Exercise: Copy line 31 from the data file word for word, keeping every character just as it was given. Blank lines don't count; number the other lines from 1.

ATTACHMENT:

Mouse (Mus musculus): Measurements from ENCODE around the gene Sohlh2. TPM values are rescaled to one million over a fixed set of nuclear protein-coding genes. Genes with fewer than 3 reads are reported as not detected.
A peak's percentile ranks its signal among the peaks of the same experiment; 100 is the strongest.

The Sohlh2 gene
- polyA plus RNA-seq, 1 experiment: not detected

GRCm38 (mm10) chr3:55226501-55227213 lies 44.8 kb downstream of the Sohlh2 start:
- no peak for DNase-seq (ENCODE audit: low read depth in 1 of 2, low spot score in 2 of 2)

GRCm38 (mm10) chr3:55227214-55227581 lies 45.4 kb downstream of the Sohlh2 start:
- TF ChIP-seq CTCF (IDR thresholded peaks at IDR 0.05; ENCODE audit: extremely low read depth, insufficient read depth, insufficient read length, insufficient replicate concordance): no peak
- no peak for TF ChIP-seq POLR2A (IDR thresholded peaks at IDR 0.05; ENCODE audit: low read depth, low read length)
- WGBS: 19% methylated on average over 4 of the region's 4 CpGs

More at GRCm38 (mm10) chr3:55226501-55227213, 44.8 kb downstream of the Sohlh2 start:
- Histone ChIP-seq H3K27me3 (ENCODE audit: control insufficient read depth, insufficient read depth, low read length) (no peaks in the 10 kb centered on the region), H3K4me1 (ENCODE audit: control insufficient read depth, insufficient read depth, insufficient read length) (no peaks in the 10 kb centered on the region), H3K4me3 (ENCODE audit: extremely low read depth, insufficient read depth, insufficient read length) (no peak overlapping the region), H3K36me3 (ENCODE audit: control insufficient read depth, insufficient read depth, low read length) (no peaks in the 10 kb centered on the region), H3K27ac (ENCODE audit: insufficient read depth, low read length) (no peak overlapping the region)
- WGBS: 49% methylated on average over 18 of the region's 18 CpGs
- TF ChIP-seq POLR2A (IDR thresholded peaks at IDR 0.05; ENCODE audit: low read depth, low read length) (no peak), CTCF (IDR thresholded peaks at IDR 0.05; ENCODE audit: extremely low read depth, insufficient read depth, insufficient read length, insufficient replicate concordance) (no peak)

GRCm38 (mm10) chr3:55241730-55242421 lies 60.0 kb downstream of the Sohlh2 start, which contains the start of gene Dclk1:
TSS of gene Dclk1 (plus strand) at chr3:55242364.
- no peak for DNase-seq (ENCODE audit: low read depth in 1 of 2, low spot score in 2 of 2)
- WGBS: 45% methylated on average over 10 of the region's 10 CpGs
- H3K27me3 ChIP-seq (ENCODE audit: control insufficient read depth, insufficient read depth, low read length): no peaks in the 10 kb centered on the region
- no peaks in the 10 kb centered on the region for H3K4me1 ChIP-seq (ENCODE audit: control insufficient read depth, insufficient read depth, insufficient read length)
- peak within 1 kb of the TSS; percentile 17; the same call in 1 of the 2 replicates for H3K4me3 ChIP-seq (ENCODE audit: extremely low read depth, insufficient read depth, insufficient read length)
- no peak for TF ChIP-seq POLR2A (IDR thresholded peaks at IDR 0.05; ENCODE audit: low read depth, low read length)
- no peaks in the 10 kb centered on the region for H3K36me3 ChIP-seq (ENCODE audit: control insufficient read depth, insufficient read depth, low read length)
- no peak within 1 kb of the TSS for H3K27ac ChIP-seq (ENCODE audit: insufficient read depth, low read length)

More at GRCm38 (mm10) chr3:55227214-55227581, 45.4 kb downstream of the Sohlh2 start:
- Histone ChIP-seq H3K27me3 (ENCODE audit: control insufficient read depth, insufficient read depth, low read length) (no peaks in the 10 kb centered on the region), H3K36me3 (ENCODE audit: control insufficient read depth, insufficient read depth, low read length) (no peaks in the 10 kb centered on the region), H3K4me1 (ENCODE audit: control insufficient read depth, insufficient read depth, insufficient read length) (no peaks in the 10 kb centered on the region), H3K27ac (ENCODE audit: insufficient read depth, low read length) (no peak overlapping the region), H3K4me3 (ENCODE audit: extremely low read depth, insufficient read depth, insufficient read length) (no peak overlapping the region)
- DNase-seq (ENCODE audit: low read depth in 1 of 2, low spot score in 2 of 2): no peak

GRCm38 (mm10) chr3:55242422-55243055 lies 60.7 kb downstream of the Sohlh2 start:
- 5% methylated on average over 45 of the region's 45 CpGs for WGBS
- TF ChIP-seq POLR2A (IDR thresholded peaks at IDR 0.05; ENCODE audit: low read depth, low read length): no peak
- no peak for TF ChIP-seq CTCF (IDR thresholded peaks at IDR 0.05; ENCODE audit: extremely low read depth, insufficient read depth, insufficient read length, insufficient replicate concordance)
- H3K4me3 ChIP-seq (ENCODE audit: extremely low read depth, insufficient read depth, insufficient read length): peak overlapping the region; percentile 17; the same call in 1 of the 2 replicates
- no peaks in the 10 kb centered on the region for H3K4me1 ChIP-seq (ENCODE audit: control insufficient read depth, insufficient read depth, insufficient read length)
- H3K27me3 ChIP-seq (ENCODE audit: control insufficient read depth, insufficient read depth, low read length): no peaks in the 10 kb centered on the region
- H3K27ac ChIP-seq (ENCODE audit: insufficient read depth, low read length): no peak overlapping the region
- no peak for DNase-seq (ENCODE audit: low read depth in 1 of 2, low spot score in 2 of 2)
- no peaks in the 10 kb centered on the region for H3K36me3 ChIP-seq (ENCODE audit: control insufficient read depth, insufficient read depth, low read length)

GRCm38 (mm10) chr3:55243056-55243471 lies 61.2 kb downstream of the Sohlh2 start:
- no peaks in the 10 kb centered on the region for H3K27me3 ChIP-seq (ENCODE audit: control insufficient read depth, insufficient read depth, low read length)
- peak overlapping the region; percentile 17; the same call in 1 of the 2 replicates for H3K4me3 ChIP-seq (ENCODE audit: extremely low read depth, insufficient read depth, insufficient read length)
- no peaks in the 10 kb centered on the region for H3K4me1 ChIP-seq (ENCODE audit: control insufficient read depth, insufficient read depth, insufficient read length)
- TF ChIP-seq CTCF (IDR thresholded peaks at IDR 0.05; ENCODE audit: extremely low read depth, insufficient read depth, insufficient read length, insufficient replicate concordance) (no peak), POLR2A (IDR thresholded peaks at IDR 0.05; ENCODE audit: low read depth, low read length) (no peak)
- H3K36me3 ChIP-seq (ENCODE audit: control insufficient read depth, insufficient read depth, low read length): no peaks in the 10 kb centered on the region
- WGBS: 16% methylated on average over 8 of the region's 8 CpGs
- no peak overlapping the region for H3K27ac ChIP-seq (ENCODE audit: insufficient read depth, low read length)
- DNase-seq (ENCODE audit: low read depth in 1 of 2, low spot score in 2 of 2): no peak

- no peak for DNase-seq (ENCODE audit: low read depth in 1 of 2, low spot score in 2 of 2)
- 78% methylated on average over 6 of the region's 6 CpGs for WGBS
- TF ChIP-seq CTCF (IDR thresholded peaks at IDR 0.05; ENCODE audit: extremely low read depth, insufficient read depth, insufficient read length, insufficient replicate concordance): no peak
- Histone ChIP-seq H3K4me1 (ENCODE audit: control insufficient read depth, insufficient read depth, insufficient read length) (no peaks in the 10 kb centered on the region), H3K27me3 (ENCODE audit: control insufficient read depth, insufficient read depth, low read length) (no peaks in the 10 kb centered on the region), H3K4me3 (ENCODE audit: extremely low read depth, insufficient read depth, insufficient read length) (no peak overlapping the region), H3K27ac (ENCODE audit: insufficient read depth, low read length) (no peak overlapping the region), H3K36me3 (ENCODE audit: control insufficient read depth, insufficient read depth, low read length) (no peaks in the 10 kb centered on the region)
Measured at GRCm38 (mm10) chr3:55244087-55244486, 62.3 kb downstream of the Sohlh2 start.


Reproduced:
- no peak for TF ChIP-seq CTCF (IDR thresholded peaks at IDR 0.05; ENCODE audit: extremely low read depth, insufficient read depth, insufficient read length, insufficient replicate concordance)